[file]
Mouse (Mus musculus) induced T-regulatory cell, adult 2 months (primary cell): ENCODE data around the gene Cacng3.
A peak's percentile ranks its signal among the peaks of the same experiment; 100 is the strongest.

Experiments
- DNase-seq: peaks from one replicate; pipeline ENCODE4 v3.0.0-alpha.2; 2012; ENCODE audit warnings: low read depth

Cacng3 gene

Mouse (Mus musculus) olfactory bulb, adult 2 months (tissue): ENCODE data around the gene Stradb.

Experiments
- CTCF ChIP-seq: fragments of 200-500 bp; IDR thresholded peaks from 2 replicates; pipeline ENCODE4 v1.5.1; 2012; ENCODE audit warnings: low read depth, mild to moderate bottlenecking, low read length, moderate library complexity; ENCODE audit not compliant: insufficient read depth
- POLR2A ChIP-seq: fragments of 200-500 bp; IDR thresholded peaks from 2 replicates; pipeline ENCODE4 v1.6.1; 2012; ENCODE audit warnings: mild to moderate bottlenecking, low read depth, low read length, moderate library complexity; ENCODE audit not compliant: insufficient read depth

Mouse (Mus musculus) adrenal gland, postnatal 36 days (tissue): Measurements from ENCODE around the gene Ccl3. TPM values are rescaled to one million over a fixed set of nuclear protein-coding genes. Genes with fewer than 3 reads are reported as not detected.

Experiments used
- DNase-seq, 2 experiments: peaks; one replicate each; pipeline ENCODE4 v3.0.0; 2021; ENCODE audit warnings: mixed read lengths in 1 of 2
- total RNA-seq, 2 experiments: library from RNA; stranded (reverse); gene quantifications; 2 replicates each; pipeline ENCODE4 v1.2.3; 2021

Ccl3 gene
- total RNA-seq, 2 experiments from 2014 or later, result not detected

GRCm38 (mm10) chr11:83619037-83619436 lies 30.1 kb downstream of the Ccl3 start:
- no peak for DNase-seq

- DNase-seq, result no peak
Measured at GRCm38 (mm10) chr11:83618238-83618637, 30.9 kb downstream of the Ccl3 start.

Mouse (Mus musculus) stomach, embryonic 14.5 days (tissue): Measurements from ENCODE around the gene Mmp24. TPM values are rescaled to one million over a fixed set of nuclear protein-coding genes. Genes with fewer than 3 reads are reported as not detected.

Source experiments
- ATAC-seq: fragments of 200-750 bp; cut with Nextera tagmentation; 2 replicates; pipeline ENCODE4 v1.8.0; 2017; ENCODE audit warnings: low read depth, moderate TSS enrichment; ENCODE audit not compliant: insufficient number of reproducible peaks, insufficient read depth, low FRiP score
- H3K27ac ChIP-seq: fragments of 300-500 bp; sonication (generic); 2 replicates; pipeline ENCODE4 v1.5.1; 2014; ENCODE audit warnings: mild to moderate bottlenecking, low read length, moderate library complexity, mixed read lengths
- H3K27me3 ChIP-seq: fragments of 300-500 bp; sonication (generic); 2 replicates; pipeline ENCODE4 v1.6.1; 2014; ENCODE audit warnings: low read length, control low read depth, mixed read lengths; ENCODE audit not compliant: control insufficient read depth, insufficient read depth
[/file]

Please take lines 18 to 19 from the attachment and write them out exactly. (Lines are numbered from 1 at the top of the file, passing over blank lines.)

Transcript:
- DNase-seq, result no peak
Measured at GRCm38 (mm10) chr11:83618238-83618637, 30.9 kb downstream of the Ccl3 start.